I am a walking IP Infringment. I have a particular GW trademark tattoo on my arm. It seemed like a good idea at the time but technically I could be taken to the cleaners if GW had a desire to do so. If anything, it is free advertising.

  9. Pinto says:

    Miniature wargaming is a form of wargaming that incorporates miniature figures.The written skill is so good.I am very impress to this one.This is an amazing.I appreciate to this one.Thanks to share this blog.

  10. Green Laser Pointer says:

    something new about the laser tecnology i found hare.

  11. Flyndad123 says:

    GW will sue ,.. eventually,… and lose,.. eventually,.. We have seen this time and time and time again. The cat is out of the bag, period. The miniature manufacturers BETTER get with the program, and get with it quick or they will see their entire revenue stream disappear seemingly overnight. The solution is rather simple and someone has already mentioned it in one of the above posts. Begin to create digital files of your “IP” figures and sell them online. Unfortunately GW is FAR too short sighted a company to see what an amazing explosion of GROWTH this would have on their industry and will cling to their “IP” legal suits until their last breath. Seriously,.. how long do you think it will be before some OTHER company comes up with a REALLY REALLY great war game that offers their armies in digital download for 3d printing. THAT alone would garner massive attention to their new product and if the mechanics were sound,.. well,..BAM!! a new game to actually give GW a run for their money,…. and the players who are fed up with being raked across the coals just to enjoy their hobby will turn on GW in the blink of an eye, and move in hordes to line up to start playing with their home 3d printed armies,…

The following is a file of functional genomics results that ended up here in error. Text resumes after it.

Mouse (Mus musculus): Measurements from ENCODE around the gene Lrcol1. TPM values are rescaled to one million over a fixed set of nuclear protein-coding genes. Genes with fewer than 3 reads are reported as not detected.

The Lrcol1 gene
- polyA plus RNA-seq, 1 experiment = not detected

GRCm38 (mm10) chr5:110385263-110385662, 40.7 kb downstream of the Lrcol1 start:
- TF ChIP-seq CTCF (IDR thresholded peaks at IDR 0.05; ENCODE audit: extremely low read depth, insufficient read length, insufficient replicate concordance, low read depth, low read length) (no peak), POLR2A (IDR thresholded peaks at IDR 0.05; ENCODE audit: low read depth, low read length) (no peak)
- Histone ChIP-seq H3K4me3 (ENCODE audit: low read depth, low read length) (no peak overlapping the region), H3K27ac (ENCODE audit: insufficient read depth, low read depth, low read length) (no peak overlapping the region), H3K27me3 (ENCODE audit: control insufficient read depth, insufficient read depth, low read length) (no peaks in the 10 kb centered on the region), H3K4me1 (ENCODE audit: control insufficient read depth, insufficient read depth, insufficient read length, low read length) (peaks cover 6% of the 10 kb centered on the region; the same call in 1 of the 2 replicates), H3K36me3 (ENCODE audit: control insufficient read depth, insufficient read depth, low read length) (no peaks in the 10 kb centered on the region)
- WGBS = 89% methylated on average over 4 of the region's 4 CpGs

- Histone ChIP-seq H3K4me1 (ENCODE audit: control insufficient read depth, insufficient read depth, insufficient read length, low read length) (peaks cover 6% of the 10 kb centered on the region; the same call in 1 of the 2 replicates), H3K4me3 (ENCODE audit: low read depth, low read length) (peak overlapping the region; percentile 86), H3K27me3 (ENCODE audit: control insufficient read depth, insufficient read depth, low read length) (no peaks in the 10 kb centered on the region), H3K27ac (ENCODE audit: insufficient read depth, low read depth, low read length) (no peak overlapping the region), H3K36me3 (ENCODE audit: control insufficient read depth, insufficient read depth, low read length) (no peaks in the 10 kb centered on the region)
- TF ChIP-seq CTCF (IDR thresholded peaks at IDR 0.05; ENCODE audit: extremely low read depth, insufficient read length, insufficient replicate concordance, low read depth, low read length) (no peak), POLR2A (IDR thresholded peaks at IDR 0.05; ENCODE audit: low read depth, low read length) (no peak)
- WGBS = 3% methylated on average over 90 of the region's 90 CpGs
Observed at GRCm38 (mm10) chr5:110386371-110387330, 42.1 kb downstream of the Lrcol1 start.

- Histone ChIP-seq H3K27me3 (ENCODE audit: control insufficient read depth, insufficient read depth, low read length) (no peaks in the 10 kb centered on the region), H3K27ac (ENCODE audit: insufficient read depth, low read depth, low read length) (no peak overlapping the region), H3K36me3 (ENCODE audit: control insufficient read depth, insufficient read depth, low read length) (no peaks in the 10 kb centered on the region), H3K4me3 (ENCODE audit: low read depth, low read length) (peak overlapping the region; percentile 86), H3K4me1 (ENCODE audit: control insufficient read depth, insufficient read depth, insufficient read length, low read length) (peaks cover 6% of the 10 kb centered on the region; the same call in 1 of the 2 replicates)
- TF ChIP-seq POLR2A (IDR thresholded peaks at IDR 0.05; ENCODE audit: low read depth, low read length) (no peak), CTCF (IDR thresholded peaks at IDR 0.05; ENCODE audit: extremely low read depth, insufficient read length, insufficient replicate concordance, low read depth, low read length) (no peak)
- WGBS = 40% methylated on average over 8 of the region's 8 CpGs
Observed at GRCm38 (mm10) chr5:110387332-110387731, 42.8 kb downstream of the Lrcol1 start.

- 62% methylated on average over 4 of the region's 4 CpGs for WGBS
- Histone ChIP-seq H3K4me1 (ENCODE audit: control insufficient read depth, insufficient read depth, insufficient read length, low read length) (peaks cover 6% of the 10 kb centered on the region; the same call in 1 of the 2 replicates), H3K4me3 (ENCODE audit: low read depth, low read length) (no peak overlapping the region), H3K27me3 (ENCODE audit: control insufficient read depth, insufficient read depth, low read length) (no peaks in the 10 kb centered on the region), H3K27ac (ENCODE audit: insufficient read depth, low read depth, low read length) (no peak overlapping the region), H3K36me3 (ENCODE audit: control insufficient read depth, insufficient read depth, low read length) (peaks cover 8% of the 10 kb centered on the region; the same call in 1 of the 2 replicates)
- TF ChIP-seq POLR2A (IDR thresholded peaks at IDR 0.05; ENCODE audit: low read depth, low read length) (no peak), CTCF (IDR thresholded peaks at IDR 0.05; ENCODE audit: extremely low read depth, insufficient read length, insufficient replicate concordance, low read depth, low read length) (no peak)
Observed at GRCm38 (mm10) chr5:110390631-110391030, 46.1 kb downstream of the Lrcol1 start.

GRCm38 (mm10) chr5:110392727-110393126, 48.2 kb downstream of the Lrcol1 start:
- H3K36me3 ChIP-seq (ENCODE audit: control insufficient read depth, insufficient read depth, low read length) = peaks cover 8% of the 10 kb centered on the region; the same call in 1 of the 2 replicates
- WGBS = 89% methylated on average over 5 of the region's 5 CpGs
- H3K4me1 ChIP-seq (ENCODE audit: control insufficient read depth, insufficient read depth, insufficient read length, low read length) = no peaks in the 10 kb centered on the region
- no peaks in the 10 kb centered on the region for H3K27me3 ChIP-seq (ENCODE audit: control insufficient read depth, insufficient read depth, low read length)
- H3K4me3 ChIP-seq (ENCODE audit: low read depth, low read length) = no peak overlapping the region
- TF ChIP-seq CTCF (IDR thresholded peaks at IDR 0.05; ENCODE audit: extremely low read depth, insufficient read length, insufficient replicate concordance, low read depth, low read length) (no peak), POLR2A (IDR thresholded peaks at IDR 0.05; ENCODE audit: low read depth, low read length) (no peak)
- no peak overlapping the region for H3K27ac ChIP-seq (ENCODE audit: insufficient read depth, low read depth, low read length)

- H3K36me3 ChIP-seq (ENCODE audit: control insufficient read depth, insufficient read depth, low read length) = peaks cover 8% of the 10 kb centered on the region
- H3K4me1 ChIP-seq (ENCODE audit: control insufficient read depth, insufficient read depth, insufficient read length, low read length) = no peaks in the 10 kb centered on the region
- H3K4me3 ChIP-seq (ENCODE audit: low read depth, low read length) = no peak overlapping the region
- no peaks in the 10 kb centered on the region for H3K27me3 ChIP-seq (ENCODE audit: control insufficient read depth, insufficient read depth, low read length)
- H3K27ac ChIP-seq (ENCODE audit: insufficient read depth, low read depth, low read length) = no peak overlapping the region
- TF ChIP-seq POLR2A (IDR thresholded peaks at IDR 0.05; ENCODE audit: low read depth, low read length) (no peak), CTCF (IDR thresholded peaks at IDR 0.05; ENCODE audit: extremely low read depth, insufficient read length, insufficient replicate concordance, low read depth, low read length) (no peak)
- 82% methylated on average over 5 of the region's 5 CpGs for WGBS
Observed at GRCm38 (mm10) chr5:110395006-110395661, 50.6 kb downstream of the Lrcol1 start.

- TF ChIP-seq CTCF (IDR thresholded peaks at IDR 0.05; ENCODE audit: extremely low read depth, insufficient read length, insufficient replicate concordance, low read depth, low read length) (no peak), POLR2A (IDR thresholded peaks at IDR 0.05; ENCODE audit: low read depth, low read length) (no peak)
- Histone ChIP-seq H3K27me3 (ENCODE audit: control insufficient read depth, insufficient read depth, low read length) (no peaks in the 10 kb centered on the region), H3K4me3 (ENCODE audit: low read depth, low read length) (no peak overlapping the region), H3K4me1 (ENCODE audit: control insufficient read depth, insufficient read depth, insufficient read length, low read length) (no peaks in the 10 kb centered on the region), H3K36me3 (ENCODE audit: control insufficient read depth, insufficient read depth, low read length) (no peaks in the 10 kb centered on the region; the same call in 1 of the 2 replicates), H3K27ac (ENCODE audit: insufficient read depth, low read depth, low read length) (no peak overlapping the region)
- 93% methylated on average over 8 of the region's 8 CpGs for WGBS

12. Aeek says:

    GW Imperial tanks aren’t that different from Great War tanks, can’t help their IP

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I am descended from 5,000 generations of tool-using primates. Also, I went to college and stuff. I am a long-time contributor to MAKE magazine and makezine.com. My work has also appeared in ReadyMade, c't – Magazin für Computertechnik, and The Wall Street Journal.